• Here we go again (Score:5, Insightful)

    by tylersoze (789256) on Tuesday January 19, 2010 @04:21PM (#30823934)

    Ah yes it's time again to break out the old phase vs group velocity explanation again. There are plenty of things that can go "fast than light", but repeat after me, you cannot transmit *information* faster than light. There are many concepts in our current understanding of physics that you just take to be inviolate like conservation of energy, momentum, speed of light. That's not to say we those concepts might eventually be superseded but as a general rule of them any theory that doesn't follow them is probably pseudoscience and wrong. Physics develops from what proceeded it, from Newton to Einstein to Quantum Mechanics to String Theory, and those conservation laws always held. Perhaps reformulated in a different manner to stand for different things but they still held. You don't need to know the details of how a proposed "perpetual motion machine" may work to know that if the crackpot building it says that it violates the law of conservation of energy then it doesn't work.

    • by blueg3 (192743)

      But they can do it in Star Trek!

    • I am not a physicist, but you hear things, you know. . ?

      I'm not altogether clear about all this talk regarding so-called, Quantum Entanglement. It doesn't sound as though there is anything being transmitted at all.

      Or, just blowing smoke off the top of my head. . , what if two points on, say, a 10 dimensional object appear in our space to occupy two distant locations, but which are in fact part of the same object. If you move one point, the other moves instantaneously. Information could be transmitted lik

    • Re: (Score:3, Interesting)

      by bcrowell (177657)

      Your post is basically on the right track, but some thing you say are not quite right.

      There are many concepts in our current understanding of physics that you just take to be inviolate like conservation of energy, momentum, speed of light.

      Well, not quite.

      In flat spacetime, velocities greater than c lead to violations of causality: observer 1 says that event A caused event B, but observer 2, in a different state of motion, says that B caused A. Since violation of causality can produce paradoxes, we s

    • by BZ (40346)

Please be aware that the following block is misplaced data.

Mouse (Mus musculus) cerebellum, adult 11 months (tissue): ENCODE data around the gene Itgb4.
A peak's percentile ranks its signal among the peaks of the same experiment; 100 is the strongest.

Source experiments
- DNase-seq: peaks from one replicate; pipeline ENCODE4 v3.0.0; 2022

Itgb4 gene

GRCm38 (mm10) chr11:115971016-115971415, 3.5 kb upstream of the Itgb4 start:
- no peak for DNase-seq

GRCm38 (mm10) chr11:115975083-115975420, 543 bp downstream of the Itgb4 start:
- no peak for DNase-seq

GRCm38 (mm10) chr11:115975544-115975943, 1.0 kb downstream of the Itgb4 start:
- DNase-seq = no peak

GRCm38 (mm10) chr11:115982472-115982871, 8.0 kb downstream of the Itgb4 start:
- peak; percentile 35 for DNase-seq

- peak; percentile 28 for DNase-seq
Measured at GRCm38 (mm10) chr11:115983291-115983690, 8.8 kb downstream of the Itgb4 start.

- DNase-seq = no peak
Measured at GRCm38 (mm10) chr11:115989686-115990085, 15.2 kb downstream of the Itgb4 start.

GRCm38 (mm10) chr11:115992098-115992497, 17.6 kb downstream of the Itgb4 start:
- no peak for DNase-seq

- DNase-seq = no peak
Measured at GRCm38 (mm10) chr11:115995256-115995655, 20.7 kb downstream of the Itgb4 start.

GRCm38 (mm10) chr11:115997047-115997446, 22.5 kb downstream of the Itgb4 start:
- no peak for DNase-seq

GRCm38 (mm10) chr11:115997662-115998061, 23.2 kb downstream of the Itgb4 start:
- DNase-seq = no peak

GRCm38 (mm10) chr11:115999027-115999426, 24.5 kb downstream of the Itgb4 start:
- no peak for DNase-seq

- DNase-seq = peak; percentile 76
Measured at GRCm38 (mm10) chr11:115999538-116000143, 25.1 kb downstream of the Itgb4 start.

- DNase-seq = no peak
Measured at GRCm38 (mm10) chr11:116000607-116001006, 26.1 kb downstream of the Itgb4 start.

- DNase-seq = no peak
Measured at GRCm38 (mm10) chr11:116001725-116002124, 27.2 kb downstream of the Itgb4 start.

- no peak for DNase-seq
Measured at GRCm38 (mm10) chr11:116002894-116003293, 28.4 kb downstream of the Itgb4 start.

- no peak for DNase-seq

> and those conservation laws always held.

      Sort of. Conservation of energy has only held by redefining what "energy" means to include mass (and the separate law of conservation of mass was summarily dumped). Energy and momentum conservation is obviously only true as long as you work in a particular inertial frame (whereas the whole thing with the speed of light is that it seems to be invariant across all reference frames).

      But more importantly, the reason you get things like conservation of momentum is t

  • I have come back in time using the faster than light technology developed from pulsar beams in the year 2010 to tell the world NOT TO DEVELOP THE TECHNOLOGY!

    Everyone just zips around everywhere and the infrastructure of the world crumbles. Don't let it happen to you!
  • It's the Medium (Score:2, Interesting)

    by rebmemeR (1056120)
    We know the speed of light in some mediums is less than c (see cherekov radiation). Is it possible the speed of light is greater than c in some mediums? You have to admit that a neutron star is pretty exotic stuff. What about negative-index metamaterials? Beyond that (and this may be non sequitur) maybe a concentration of "dark energy" has properties we don't understand.
  • by Anonymous Coward
    It's interesting to watch as the /. crowd's replies to the technical question in the post become both less succinct and more smarmy as you get further down the comments. I have not yet attempted to correlate this phenomenon to user id number.
    • by natehoy (1608657) on Tuesday January 19, 2010 @05:21PM (#30824672) Journal